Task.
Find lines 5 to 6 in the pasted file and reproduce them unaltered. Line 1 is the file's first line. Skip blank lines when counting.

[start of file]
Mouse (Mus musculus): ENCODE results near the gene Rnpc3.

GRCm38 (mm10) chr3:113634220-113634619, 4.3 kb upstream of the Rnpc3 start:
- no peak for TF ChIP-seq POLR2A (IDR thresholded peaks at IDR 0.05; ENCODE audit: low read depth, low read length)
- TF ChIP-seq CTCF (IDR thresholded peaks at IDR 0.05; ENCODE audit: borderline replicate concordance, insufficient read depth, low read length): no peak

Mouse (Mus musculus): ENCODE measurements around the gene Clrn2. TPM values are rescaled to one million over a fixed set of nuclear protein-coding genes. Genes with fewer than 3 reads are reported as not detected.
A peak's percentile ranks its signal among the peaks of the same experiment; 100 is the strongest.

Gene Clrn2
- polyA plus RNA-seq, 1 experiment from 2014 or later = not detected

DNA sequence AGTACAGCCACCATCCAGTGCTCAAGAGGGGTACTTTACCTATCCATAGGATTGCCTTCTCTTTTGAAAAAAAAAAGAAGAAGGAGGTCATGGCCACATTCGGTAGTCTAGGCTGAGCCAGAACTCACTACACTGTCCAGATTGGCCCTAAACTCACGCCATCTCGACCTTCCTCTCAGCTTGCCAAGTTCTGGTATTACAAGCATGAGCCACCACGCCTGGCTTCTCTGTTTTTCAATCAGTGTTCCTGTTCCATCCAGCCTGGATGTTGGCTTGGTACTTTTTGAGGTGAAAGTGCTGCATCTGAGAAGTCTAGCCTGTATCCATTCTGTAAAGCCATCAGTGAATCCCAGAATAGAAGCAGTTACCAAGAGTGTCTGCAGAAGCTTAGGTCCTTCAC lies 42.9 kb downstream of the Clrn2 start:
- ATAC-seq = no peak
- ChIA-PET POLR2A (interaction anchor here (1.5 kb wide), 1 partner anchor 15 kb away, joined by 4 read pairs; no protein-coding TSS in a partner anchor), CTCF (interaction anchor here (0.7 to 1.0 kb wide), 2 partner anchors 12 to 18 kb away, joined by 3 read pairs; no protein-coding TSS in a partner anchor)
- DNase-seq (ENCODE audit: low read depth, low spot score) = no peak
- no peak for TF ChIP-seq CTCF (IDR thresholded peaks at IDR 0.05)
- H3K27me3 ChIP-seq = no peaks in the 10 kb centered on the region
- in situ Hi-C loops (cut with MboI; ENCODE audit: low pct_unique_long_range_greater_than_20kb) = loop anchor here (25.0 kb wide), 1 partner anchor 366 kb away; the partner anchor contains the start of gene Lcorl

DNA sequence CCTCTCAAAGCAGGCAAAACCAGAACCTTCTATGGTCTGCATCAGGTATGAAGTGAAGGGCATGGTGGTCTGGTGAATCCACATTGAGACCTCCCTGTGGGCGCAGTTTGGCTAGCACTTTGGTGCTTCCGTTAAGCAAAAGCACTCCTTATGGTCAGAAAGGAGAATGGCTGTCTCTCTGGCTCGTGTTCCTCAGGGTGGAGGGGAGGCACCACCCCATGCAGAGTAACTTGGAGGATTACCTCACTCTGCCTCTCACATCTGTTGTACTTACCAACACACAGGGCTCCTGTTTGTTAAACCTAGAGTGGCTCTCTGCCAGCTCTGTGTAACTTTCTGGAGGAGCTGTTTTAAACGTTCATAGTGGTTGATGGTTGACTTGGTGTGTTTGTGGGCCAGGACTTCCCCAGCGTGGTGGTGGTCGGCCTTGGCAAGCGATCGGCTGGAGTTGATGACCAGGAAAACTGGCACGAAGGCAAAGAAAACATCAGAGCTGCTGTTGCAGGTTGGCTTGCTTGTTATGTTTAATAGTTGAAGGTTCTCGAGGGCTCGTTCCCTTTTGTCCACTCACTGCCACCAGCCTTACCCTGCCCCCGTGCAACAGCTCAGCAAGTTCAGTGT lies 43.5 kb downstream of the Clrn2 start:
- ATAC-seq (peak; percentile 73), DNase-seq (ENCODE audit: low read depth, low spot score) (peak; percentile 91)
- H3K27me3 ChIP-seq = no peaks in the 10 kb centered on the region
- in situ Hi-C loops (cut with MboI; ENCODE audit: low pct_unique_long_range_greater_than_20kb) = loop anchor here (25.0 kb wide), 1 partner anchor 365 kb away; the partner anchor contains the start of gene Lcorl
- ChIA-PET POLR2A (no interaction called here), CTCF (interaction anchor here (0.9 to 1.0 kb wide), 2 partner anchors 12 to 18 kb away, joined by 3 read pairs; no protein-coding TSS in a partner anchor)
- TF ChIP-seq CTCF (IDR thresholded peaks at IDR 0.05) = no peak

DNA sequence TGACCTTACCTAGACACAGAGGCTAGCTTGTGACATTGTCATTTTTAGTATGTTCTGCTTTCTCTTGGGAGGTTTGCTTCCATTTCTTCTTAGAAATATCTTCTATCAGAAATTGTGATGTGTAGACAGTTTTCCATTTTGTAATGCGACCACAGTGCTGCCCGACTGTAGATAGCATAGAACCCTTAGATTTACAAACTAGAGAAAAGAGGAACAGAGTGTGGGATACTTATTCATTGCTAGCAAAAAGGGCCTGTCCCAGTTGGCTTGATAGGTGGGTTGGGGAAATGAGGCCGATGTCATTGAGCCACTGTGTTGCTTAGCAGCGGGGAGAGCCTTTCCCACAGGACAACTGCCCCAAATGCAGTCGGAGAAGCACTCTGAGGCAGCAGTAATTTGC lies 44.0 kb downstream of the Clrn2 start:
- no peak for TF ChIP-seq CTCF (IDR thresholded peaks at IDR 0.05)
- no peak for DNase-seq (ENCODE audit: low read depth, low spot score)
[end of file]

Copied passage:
Mouse (Mus musculus): ENCODE measurements around the gene Clrn2. TPM values are rescaled to one million over a fixed set of nuclear protein-coding genes. Genes with fewer than 3 reads are reported as not detected.
A peak's percentile ranks its signal among the peaks of the same experiment; 100 is the strongest.